Two Takes on Christianity: Furthering the Dialogue

By Jacobs, Steven Leonard | Journal of Ecumenical Studies, Fall 2012 | Go to article overview

Two Takes on Christianity: Furthering the Dialogue


Jacobs, Steven Leonard, Journal of Ecumenical Studies


Introduction

On two occasions (Berlin, 1994; and Nashville, 2000), I have addressed the question of Christology in relation to the Holocaust/Shoah, both of which have since been published. (1) Though alluded to in both, neither presentations nor published versions addressed the one remaining question that remains at the heart of the Jewish-Christian dialogue, namely, "Who is this Christ in relation to the Jews?" Much research and writing continues to be done in both "Jesus studies" and "Paul studies," often by Jewish scholars. Other than the occasional presentation to the larger Jewish community where such scholars reside, their work remains primarily within the academy, such as the work of Amy-Jill Levine at Vanderbilt, Julie Galambush at the College of William and Mary, Pamela Eisenbaum at Iliff School of Theology, and Adele Reinhartz at the University of Ottawa, (2) not to mention the pioneering conference hosted by Peter Haas and convened by Zev Garber at Case-Western Reserve University in May, 2009--"Jesus in the Context of Judaism and the Challenge to the Church." (3)

I. Jesus, the Christ for All? A Judaic Perspective on Christology

I have been a resident of the State of Alabama (except for 1976-77), since being ordained a rabbi at the Hebrew Union College-Jewish Institute of Religion, Cincinnati, Ohio, in 1974. During my residency in Alabama, I have lived-perhaps I should say survived!--under the governorships of George Wallace (1971-79, 1983-87), who inaugurated the first Yom Ha-Shoah (Holocaust Memorial Observance) at the Governor's Mansion in Montgomery and who, interestingly enough, was a concentration-camp liberator during his World War II service in the United States Army, a fact that most people still do not know; Jere Beasley (1972); "Fob" James (1979-83, 1995-99), whose wife Roberta became staunchly pro-Israel with a decidedly evangelical orientation after the death of one of their children and who used to host anniversary celebrations of the State of Israel at the Governor's Mansion; Guy Hunt (1987-93), an ordained preacher who saw no conflict in using the Alabama state plane to fly to preaching engagements on Sundays but who was ultimately forced to step down as governor for this ethical violation of privilege; Jim Folsom (1993-95); Don Siegelman (1999-2003), who is now in prison; Bob Riley (2003-11), who has been touted as a possible Republican candidate for this nation's highest elected office; and, as of January, 2011, Robert J. Bentley, M.D., a deacon at the First Baptist Church of Tuscaloosa, where my university is located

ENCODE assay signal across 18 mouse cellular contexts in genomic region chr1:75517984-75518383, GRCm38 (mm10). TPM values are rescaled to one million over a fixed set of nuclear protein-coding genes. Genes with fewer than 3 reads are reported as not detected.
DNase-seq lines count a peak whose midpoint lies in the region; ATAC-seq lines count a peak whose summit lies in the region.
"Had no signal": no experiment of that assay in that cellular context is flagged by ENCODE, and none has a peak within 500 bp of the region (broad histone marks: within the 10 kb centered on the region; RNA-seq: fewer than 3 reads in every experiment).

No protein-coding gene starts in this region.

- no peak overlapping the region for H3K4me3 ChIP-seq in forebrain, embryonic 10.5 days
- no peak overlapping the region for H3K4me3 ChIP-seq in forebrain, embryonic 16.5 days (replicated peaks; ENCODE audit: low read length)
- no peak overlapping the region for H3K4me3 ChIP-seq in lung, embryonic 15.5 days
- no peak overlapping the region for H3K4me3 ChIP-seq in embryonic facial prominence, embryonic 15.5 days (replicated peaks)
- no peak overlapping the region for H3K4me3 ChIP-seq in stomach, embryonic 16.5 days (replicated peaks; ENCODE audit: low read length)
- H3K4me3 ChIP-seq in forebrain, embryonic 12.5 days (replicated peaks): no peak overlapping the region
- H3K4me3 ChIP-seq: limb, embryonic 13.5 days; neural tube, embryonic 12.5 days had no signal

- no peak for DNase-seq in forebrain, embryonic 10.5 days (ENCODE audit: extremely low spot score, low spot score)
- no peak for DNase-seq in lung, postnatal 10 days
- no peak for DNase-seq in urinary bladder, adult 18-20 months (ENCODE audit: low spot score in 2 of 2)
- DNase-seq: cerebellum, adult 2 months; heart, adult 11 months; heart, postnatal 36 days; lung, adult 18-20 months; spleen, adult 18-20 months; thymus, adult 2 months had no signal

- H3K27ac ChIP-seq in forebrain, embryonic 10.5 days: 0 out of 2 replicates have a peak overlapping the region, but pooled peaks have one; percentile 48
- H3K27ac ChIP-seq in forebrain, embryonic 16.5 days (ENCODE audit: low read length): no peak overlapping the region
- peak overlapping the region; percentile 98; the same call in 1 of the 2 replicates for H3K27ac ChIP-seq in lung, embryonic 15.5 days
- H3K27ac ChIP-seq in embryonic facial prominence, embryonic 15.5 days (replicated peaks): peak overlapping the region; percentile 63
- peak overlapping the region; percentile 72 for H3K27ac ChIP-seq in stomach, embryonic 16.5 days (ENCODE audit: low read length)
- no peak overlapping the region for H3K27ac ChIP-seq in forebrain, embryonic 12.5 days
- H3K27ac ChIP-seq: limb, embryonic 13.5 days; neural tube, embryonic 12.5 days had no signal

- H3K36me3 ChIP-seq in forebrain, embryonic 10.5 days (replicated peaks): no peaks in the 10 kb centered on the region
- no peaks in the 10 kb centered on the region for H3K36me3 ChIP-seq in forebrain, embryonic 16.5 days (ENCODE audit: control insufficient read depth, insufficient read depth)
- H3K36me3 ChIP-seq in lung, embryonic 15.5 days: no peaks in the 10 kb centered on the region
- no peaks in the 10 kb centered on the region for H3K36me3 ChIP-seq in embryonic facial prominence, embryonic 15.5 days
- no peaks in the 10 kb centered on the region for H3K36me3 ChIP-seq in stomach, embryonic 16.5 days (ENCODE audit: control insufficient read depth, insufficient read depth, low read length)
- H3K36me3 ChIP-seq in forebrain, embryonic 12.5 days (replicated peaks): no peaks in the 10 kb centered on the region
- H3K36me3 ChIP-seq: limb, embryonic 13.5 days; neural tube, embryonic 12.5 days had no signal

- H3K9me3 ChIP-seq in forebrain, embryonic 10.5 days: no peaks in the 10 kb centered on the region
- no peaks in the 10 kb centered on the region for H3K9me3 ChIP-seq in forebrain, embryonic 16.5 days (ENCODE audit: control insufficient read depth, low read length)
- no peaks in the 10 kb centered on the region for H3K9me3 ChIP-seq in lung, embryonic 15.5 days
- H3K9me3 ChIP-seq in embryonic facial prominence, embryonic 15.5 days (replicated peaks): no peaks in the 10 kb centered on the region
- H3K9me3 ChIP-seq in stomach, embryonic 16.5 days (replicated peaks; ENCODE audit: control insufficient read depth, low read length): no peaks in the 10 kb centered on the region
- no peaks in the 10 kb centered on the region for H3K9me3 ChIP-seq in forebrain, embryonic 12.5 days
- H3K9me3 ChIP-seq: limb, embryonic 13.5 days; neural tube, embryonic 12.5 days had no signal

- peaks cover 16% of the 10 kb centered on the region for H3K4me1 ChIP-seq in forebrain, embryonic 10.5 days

I have cited the governors of Alabama because of an incident widely
   reported, both nationally and internationally, which relates
   directly to this topic. Later the same afternoon as his
   inauguration, January 17,2011, Bentley spoke at the famous Dexter
   Avenue King Memorial Baptist Church in Montgomery, where the late
   Dr. Martin Luther King, Jr. (1929-68), had been pastor. In the
   course of his remarks, he said the following:

   There may be some people here today who do not have living within
   them the Holy Spirit. But if you have been adopted into God's
   family like I have, and like you have if you're a Christian and if
   you're saved, and the Holy Spirit lives within you just like the
   Holy Spirit lives within me, then you know what that makes us? It
   makes you and me brothers. And it makes you and me brother and
   sister.

   Now I will have to say that, if we don't have the same daddy, we're
   not brothers and sisters. So anybody here today who has not
   accepted Jesus Christ as their savior, I'm telling you, you're not
   my brother and you're not my sister, and I want to be your brother.
   (4)

The brouhaha engendered by his remarks was truly something to behold, both critically negative and highly supportive. To his credit, he has also met with representative members of the Jewish communities of Alabama and apologized for the insensitivity of his remarks, apparently not realizing the fuller implications of his comments. …

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